The School of Geography provides a high quality learning and research environment for undergraduate and graduate students. The School has pioneered innovative teaching methodologies including the use of online teaching, enquiry-based learning, and blended approaches with internationally recognised expertise in first year teaching and learning. In the first year programme we complement large group teaching with student tutorials and have a dedicated first year student coordinator. From second year, practical classes are introduced, as well as some laboratory and field-based learning. Fieldwork is a core element of all of our Taught Masters programmes.
While most of our undergraduate teaching occurs in shared spaces within the Newman building and other parts of campus, we have a number of dedicated facilities within the School that are used for small, practical-based classes at the upper level of the undergraduate programme and for the majority of our Masters level teaching and research.
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Building on a strong tradition and history of cartographic expertise within the School of Geography, we have committed significant investment to developing a high-quality GIS laboratory space in recent years, including state-of-the-art software, geospatial database, web-mapping applications, digitisation capacity and a large-scale plotter/scanner.
As part of our strategic plan, we aim to increase both staff and technological capacity in geospatial applications and will be expanding our facilities in the coming years.
The School has a long tradition in Historical Geography research and a significant resource within the school is the dedicated Map Room, containing over 15,000 maps. This valuable resource has been growing since 1970 and houses many of the principal map series relating to Ireland, most notably a complete set of the 1:10,560 maps, 1900 sheets covering the entire island. Other core components are an extensive range of thematic maps, e.g., soils and administrative boundaries and an extensive collection of historical maps. The functions of a paper map collection are complemented by the acquisition of web-accessible digital maps such as Ordnance Survey maps. As much of the material in the map library has not been digitised on a free-to-use basis, the collection remains a major, and in many respects unique, resource.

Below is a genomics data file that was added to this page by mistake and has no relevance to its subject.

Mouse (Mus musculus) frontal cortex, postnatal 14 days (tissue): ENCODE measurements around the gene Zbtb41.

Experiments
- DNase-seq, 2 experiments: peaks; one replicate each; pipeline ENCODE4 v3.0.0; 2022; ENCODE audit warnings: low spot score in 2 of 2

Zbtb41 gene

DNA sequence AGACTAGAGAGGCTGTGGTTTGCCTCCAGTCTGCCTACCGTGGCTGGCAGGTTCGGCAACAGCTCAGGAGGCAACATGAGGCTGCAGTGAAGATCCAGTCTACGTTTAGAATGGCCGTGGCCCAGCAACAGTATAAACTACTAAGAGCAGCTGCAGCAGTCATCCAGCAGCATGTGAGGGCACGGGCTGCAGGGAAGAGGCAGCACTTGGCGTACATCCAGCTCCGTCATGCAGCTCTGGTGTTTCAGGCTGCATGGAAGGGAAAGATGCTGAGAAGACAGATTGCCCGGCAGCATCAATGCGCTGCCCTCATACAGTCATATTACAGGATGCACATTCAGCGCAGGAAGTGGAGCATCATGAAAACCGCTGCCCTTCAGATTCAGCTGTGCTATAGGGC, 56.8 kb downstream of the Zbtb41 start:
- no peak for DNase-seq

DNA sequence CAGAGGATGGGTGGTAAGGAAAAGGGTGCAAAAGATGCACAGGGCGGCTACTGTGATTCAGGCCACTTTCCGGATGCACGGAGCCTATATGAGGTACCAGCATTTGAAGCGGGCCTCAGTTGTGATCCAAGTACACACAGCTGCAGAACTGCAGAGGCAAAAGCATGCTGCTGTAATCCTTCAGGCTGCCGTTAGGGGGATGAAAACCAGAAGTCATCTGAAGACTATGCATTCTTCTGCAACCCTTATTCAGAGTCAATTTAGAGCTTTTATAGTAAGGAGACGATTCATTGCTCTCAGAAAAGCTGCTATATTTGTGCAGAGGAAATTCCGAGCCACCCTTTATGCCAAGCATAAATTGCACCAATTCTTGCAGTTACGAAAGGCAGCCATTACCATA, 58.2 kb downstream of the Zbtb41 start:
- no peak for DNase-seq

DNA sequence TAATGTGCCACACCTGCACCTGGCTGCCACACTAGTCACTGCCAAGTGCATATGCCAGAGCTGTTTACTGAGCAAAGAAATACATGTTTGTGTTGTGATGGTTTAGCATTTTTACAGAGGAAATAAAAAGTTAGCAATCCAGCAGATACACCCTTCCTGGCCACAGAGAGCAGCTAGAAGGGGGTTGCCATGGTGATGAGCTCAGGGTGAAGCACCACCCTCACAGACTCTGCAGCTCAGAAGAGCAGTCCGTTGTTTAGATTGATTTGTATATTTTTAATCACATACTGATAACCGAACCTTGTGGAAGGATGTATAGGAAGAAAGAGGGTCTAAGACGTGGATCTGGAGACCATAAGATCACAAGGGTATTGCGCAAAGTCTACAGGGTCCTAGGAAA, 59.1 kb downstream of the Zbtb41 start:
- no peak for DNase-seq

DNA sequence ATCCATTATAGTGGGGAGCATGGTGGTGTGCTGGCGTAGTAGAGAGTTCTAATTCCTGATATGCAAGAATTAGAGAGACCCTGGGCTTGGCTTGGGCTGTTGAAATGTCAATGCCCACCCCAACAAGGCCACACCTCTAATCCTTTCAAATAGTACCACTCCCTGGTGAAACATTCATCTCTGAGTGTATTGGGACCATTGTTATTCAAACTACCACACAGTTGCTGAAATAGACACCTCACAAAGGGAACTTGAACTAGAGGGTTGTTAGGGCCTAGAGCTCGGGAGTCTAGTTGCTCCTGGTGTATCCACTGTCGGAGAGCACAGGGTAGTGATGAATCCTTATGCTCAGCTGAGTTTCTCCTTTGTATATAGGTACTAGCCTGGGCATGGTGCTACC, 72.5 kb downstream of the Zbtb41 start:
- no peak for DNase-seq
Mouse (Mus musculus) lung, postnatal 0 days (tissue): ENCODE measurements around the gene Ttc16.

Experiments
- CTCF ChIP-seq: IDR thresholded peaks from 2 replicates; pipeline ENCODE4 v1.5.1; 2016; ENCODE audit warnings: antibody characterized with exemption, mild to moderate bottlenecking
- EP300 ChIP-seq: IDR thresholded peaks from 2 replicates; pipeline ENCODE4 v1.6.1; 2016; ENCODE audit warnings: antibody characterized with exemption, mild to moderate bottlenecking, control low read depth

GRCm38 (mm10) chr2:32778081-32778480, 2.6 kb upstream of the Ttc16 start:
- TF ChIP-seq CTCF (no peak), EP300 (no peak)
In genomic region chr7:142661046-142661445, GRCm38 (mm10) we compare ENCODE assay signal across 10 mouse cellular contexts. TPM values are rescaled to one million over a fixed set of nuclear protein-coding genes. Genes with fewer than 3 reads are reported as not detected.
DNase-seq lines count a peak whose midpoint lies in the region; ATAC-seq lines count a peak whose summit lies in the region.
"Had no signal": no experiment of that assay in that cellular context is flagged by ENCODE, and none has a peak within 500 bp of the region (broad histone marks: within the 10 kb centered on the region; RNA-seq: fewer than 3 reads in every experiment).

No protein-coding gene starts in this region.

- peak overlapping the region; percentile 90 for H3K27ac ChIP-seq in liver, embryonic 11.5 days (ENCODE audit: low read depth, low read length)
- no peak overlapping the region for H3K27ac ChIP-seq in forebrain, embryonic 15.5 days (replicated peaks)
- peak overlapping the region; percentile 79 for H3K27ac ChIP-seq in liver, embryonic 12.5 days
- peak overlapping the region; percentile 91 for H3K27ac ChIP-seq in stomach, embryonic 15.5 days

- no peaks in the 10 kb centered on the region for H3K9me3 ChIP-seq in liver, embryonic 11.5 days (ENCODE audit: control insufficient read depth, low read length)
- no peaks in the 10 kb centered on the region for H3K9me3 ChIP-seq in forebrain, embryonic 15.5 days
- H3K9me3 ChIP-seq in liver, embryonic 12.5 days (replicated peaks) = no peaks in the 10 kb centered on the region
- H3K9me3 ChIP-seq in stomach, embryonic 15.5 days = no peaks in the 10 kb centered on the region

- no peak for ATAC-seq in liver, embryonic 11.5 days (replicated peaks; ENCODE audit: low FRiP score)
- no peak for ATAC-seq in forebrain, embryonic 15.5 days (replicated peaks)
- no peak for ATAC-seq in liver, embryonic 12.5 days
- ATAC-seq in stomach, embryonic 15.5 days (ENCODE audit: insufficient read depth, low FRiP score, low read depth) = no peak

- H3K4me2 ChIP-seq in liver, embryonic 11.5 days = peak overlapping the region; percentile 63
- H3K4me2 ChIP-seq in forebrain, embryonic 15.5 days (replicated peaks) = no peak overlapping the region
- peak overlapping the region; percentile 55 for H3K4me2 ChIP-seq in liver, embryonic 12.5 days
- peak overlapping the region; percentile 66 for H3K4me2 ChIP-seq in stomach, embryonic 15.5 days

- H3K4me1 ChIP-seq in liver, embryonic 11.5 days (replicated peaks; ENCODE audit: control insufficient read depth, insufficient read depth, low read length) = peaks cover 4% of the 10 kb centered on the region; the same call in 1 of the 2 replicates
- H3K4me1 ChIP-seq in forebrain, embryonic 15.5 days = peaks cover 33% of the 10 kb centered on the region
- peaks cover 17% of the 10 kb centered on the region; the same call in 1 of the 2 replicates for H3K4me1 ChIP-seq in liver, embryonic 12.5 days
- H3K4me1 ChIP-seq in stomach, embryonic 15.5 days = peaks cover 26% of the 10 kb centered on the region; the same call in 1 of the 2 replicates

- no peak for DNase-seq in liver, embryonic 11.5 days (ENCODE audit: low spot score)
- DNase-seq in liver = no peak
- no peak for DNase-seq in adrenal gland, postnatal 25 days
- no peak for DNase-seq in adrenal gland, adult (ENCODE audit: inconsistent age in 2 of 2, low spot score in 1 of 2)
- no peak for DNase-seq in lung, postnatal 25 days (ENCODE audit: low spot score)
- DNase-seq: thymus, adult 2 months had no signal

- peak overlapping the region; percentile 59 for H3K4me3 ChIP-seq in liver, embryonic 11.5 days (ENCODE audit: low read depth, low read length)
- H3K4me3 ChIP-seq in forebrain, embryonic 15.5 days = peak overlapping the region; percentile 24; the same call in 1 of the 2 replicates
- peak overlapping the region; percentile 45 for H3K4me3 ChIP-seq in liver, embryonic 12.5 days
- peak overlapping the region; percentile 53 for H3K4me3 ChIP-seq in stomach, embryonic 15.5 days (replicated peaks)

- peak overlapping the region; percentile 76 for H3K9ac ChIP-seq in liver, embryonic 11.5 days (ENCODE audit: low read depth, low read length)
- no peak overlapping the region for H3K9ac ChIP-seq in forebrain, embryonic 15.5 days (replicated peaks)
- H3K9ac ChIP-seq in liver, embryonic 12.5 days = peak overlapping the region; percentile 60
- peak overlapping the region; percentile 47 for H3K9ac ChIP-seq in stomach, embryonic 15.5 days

The list and brief details of the principal map series are available at the Catalogue Listing of Map Collections
A large laboratory provides the ideal setting for research in physical geography. The state-of-the-art Itrax XRF Core Scanner, the only instrument of its kind in Ireland and one of only a handful in Europe, is a core element. It allows the detailed analysis of sediment and other cores. As such, the core scanner represents an unprecedented injection of technological capacity to the School which will be a major boost to research in support of Physical Geography
All of our graduate teaching takes place in our recently refurbished active learning space, located within the School. This room is an ideal environment for group work, seminars and small-scale public events with circular tables, whiteboards surrounding the room and is directly connected to the GIS computer laboratory.
The School of Geography is committed to providing excellent facilities and training for research students, including well-equipped research suites with state-of-the-art computing facilities (including high-spec GIS technology), on-site library services. Each graduate research student is provided with a personal workstation, computer, storage facilities and access to kitchen facilities.
“The allocation of an exclusive and spacious physical environment for PhD students to interact and collaborate with each other on a daily basis is a vital resource. It allows for students to develop friendships with other like-minded individuals who provide much needed intellectual and emotional support throughout the process of completing a PhD. The provision of funds for conferences, domestically and overseas, provides important support for students in their academic development”. (John Scanlon, PhD researcher)